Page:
Zulip Chat Archive

Stream: general

Topic: Let binding efficiency


Seul Baek (Dec 24 2018 at 00:04):

If a term foo appears multiple times in a definition in such a way that each occurrence of it will have to be normalized, does the definition become more efficiently computable by using let x := foo in in the beginning? The assumption is that x will be structured in a way that forces (some) normalization with the let binding (e.g., if foo : A × B, then let (a,b) := foo).

Mario Carneiro (Dec 24 2018 at 00:08):

yes, although lean does that sometimes on its own, during the common subexpression elimination pass

Mario Carneiro (Dec 24 2018 at 00:08):

do you mean in the VM or the kernel?

Mario Carneiro (Dec 24 2018 at 00:09):

Note that let (a,b) := foo is not a let binding at all, it is just notation for a recursor

Seul Baek (Dec 24 2018 at 00:10):

I meant the kernel, although I'd be curious about the VM as well.

Mario Carneiro (Dec 24 2018 at 00:11):

In the kernel, I am not positive but I would guess that it depends on how shared the expression object is in memory

Mario Carneiro (Dec 24 2018 at 00:11):

using a let binding like that is a good way to make sure that the same expression object is used in each place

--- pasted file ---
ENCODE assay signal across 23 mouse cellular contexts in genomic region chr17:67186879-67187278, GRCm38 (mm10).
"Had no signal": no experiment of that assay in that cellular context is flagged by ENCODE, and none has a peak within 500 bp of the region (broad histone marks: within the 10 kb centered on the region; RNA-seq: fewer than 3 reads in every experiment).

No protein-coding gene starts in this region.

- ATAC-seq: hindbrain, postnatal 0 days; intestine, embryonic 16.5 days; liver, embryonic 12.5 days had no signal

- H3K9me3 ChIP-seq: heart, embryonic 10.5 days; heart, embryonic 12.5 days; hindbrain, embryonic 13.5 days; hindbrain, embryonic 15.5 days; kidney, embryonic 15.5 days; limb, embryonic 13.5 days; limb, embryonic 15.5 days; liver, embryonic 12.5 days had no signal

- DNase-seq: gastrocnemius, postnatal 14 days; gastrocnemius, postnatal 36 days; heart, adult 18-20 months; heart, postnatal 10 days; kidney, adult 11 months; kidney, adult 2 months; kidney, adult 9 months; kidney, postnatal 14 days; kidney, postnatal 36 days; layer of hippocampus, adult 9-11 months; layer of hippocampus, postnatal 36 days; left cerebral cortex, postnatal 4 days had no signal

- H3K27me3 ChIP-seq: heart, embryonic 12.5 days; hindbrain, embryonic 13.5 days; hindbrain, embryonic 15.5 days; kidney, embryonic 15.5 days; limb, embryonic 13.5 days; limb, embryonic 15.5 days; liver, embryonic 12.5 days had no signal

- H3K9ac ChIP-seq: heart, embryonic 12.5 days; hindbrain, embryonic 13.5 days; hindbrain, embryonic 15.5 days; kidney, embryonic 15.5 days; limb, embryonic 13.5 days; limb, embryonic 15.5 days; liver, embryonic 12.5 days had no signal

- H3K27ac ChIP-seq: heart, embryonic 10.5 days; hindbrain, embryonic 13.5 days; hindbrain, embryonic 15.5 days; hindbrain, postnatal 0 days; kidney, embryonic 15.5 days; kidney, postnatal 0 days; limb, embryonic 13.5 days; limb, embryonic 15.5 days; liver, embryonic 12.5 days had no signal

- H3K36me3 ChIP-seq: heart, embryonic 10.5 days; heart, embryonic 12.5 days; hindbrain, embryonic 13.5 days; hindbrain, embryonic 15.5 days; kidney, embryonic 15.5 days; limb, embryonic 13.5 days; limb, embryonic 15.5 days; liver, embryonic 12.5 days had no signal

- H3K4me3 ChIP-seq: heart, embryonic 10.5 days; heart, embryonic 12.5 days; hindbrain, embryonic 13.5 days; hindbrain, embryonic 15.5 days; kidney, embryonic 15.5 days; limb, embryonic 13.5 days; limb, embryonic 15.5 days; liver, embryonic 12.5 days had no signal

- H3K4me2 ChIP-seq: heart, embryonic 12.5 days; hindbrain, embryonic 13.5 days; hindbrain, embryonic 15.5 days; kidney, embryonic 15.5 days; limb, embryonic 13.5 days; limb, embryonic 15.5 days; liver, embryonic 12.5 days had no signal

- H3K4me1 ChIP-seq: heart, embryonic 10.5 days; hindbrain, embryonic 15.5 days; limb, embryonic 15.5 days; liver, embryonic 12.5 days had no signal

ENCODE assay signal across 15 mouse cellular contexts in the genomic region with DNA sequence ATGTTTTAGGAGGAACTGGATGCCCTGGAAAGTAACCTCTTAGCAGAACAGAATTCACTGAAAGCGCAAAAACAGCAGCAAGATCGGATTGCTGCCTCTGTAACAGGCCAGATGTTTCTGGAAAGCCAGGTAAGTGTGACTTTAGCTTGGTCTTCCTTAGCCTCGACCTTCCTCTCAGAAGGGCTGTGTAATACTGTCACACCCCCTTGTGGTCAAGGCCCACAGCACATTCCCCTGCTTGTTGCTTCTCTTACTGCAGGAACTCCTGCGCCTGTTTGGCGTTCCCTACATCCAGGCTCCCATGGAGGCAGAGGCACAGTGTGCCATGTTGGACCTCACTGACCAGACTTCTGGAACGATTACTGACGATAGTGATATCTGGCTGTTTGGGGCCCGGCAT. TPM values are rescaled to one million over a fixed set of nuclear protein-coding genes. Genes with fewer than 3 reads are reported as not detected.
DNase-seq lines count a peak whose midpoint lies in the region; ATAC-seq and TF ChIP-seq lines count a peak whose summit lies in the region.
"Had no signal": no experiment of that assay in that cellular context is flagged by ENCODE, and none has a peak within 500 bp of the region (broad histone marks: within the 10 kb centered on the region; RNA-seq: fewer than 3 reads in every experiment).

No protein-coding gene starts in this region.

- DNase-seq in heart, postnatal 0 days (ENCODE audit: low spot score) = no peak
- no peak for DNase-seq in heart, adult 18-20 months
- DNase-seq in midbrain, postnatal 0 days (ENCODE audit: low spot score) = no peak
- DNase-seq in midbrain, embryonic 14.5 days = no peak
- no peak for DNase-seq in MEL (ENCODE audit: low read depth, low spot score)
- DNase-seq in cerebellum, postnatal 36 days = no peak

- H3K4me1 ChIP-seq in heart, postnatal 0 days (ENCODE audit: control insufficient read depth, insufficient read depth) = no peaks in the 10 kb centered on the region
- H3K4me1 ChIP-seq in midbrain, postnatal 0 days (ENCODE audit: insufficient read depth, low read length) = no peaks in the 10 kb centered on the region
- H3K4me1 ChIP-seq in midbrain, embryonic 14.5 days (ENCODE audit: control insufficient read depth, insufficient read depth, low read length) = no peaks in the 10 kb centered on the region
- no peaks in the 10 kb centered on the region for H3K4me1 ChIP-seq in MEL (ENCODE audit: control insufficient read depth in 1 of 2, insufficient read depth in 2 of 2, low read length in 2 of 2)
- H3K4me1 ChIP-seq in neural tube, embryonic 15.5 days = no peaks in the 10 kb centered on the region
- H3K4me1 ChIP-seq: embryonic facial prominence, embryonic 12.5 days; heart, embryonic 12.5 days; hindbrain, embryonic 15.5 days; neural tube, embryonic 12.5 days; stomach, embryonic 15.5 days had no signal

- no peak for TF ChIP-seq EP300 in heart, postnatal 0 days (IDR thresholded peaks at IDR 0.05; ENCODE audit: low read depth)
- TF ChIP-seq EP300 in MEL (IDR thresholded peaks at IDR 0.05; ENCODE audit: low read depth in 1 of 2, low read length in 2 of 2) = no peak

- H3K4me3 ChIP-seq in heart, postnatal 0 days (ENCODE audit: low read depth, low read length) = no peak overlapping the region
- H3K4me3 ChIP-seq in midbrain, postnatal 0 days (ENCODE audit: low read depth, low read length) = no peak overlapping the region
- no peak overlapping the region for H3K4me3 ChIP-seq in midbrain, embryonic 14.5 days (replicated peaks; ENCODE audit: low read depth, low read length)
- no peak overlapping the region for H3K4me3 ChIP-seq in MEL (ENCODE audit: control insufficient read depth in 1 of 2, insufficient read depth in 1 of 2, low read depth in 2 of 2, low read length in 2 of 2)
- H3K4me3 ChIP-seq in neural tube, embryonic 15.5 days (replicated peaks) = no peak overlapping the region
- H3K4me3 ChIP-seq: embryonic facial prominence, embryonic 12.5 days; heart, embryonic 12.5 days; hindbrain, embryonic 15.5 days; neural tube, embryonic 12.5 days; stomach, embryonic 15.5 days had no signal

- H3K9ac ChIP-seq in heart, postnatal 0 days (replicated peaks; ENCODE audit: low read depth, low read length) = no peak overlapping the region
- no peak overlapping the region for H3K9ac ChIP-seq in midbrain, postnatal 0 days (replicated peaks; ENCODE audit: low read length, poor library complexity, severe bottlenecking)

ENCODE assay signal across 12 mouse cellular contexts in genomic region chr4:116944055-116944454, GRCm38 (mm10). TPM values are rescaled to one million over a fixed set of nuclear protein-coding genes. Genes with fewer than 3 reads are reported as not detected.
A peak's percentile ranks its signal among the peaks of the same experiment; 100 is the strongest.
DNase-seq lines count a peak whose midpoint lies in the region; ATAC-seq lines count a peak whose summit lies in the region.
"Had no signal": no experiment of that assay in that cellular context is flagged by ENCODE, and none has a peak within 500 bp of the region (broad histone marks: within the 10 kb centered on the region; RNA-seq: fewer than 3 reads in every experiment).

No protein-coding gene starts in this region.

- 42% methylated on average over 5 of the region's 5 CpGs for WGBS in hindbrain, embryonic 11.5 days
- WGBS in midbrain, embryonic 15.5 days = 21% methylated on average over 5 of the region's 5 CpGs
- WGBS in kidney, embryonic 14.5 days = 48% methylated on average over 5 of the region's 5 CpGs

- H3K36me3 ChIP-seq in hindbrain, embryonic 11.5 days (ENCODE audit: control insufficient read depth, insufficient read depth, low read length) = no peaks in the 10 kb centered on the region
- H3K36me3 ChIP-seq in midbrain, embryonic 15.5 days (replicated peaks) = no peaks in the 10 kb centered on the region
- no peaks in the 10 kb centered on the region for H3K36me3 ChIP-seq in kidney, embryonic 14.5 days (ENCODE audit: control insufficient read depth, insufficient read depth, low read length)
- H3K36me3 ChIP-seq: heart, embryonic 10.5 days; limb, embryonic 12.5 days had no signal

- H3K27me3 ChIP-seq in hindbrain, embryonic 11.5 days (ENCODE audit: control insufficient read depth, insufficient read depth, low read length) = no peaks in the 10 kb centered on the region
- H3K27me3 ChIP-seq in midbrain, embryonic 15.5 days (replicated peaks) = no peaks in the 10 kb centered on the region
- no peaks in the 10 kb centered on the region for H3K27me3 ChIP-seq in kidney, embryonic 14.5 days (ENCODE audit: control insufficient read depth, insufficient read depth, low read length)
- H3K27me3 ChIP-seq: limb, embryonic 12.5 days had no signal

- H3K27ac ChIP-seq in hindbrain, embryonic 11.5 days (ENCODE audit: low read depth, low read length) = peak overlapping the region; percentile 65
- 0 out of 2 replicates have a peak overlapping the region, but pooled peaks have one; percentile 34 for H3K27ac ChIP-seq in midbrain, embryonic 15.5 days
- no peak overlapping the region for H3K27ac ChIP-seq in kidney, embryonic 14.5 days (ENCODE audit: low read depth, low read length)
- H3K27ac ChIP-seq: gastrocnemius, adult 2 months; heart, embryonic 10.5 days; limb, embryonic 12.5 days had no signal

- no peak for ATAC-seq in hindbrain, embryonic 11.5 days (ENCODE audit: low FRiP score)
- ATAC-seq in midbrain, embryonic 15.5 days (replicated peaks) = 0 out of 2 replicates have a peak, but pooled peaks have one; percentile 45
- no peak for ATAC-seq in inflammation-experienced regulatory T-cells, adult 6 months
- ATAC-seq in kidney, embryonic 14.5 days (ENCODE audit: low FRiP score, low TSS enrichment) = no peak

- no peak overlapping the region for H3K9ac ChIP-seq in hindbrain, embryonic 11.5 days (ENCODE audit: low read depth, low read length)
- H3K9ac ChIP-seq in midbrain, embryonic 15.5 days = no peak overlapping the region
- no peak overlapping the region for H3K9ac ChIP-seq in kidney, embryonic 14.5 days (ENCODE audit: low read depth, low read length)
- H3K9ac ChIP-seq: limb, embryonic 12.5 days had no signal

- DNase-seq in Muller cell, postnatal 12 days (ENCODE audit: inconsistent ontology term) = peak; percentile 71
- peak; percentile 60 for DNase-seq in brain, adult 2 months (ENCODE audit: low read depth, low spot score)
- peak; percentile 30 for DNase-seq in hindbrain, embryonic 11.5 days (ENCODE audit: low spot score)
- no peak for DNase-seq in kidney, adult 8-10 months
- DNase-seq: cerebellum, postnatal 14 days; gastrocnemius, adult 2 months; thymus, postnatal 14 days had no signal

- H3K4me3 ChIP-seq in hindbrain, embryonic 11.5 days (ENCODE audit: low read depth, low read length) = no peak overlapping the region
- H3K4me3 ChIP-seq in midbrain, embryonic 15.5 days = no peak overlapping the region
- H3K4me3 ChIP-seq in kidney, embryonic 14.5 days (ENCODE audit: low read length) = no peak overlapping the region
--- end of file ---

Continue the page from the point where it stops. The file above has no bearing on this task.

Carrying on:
Mario Carneiro (Dec 24 2018 at 00:12):

but there will be some overhead with unfolding it

Mario Carneiro (Dec 24 2018 at 00:12):

The kernel caches the whnf operation, so it won't need to calculate it many times if it is asked for multiple times

Mario Carneiro (Dec 24 2018 at 00:13):

but I'm not sure whether the same expression in different contexts can cause a problem (since this might mean renaming vars and unsharing)

Seul Baek (Dec 24 2018 at 00:17):

The main downside I'm experiencing with let is that it doesn't play nice with the simplifier when I have to prove properties about definitions which include it (_match_1 all over the place) and requires extra definitional lemmas for unfolding. So I was wondering if there are reasons to use it other than its concision.

Seul Baek (Dec 24 2018 at 00:20):

If let (a,b) := foo is not a let binding, is there something else I can do to normalize foo and bind it to fresh term(s)?

Mario Carneiro (Dec 24 2018 at 00:33):

like I said, it's just a recursor. If you don't like the _match_1 stuff, you can use tactics instead to construct the term, which don't leave this junk in the term

Mario Carneiro (Dec 24 2018 at 00:33):

i.e. by cases foo with a b; exact

Mario Carneiro (Dec 24 2018 at 00:33):

it's equivalent to writing prod.rec explicitly in the term

Seul Baek (Dec 24 2018 at 00:51):

I see. Thanks!


Last updated: Aug 03 2023 at 10:10 UTC